Now for the fun part, let’s get cracking with x32dbg. Before we run it, let’s look for that ShellExecuteW we identified in the imports earlier. As I mentioned earlier, the password is not available in the file itself. But instead of figuring out the algorithm used to obfuscate the password, let’s see if we can just pull it from memory during runtime. We start with the forward run, and finding the entry point, as well as a call to another function.
Scrolling up a bit we find a reference to clave, and see that PuTTy is being executed through the ShellExecuteW we found in the imports.
We can now add a breakpoint on the ShellExecuteW to see if we can pull the credentials out of memory, however, it still just exits. For some reason we aren’t reaching that point in the execution, ie: for some reason, that code is being stepped over. Let’s add the breakpoint prior to the check and jump on 0x00261647.
Success! We find that both the comments on the assembly in x64dbg and the register output, as well as runtime memory, contain the ssh input code being passed as a parameter to PuTTY during execution. In this case, we fortunately didn’t have to truly reverse engineer to de-obfuscate, we were simply able to extract it with a breakpoint because it written into the application in plaintext. This is a common and major programming mistake.
SSH in to Get Our Flag
As identified in figures 3.6 and 3.7 we see that the credential set for our ssh connection will be (clave:Qf7]8YSV.wDNF*[7d?j&eD4^). This works for us, and boom, we are root! Bitlab pwned!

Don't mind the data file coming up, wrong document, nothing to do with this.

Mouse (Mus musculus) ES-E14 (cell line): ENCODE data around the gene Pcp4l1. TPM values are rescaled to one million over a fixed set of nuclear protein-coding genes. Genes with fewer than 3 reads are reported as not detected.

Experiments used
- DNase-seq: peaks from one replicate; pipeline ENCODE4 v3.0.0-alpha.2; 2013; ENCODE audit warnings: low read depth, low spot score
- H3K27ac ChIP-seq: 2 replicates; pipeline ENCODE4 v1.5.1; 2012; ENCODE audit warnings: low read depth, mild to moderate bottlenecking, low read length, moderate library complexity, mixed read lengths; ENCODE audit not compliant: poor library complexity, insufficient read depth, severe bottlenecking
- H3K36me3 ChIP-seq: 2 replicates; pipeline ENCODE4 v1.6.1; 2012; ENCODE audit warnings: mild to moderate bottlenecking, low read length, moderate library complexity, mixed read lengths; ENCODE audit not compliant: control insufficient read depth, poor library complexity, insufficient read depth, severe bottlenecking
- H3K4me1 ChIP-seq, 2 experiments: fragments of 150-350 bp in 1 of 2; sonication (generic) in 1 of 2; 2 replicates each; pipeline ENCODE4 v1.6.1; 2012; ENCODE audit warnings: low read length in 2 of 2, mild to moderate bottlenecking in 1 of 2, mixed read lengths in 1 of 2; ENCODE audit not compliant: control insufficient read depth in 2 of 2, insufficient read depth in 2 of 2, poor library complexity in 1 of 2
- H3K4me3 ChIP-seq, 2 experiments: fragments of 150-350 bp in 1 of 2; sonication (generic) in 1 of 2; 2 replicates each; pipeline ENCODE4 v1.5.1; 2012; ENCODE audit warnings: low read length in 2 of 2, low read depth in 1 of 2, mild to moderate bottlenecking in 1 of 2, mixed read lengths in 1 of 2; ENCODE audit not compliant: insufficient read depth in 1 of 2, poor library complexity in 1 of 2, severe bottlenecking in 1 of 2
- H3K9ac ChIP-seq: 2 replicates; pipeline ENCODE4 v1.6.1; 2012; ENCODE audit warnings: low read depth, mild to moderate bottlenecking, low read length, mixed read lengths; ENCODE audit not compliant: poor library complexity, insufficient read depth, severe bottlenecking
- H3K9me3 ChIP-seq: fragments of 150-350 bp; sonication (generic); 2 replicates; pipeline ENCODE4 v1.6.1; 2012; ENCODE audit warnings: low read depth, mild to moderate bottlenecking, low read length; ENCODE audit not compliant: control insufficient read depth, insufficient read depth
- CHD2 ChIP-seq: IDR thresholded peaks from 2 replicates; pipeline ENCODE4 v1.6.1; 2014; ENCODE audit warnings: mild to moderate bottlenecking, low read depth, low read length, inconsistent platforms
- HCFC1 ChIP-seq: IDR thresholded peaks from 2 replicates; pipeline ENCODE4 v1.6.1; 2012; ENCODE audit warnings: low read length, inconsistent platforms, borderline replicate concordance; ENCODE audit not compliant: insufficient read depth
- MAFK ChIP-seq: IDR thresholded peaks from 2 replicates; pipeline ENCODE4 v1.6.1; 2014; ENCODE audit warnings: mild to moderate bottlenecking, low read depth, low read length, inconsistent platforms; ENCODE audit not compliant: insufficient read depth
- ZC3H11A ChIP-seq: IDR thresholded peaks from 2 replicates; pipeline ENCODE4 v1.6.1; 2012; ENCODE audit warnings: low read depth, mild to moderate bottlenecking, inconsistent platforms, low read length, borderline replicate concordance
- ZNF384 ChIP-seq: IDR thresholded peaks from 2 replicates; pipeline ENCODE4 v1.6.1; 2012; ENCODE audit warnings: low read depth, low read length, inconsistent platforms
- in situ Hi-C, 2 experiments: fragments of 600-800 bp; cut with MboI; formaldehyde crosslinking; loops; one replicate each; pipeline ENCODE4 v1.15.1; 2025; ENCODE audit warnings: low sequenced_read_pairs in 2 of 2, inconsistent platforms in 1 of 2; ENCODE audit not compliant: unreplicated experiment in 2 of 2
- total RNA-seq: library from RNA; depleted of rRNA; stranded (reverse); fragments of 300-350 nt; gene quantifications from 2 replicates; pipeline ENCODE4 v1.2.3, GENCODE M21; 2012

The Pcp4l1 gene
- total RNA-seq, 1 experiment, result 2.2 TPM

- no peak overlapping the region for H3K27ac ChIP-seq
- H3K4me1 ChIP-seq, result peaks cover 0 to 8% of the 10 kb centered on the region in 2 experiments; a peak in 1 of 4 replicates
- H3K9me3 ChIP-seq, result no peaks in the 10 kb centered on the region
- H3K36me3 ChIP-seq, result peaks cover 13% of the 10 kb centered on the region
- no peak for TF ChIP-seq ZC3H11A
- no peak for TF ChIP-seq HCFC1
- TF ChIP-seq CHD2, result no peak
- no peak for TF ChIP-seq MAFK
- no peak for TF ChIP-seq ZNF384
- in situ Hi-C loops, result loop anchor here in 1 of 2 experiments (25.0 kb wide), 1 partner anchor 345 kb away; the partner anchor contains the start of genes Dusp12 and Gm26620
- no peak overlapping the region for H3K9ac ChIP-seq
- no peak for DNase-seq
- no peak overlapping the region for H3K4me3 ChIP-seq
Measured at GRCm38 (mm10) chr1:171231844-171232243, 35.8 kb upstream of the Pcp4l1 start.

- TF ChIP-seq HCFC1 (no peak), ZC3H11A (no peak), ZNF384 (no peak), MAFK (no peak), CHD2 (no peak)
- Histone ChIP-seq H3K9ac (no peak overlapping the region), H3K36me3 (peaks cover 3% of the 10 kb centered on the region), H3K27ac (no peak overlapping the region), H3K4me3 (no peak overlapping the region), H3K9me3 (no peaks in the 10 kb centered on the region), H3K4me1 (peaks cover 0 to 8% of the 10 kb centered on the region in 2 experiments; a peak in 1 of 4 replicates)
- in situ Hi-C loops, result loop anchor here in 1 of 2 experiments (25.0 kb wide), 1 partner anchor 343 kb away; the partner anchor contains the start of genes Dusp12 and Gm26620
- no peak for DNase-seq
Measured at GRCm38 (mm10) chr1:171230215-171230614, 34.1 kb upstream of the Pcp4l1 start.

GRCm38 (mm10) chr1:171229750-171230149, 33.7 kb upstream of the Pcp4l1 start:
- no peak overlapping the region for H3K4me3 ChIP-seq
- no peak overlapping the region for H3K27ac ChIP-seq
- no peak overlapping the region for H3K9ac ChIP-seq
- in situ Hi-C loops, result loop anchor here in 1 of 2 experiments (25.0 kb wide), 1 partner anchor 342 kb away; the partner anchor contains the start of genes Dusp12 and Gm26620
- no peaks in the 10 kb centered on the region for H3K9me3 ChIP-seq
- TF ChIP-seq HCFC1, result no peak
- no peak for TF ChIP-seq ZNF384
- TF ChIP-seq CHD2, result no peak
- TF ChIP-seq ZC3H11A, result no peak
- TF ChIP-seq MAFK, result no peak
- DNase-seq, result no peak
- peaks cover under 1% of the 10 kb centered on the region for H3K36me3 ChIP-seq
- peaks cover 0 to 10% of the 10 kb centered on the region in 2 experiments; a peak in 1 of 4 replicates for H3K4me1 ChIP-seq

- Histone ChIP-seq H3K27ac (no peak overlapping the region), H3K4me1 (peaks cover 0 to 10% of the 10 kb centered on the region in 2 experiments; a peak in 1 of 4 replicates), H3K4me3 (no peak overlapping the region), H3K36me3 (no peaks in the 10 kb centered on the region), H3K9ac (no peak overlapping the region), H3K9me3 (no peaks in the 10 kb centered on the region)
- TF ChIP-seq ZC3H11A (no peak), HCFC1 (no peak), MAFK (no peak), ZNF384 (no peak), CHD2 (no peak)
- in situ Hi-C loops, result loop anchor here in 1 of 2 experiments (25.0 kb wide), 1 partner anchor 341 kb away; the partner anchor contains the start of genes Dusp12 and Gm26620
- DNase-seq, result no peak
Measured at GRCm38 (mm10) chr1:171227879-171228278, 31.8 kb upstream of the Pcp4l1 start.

This had a second but unintended avenue to root. Once we had the unprivileged shell, we identified SUDO rights to run /usr/bin/git pull as root. This meant that once we were in, we could create a second PHP script and then post-merge and pull it with SUDO, resulting in the hook from the pull triggering a shell as root. We can then receive it locally on a different port.
(1) A quick Hack The Box / Capture the Flag competition point. Don’t assume anything when it comes to credentials or general strings. Something might look like base64 but really just be a string because the author of the challenge is an asshole. In this case, we had just that: a password that looked like a base64 string. From the forms, it looks like many people suffered here.
(2) This is such a huge issue that I did a whole separate blog post on a dirty little trick to exploit it with basic Linux executables, but as we saw with the reverse engineering, it’s absolutely essential to hash credentials and to NEVER, EVER program critical plaintext information into an application. You must always either pull it from a server during runtime or hash it. As I’ve proven, it is incredibly easy to pull this information out during runtime.
(3) In addition to teaching point 2, never store plaintext credentials in a database, as if an attacker gets access to the API they can dump all the user credentials and access the server very easily.
(4) GitLab webhooks can be incredibly useful, but it is critical to protect them with the appropriate permissions, or someone with malicious intent can very easily leverage them to perform malicious actions, such as arbitrary code execution resultant of a reverse shell on the server.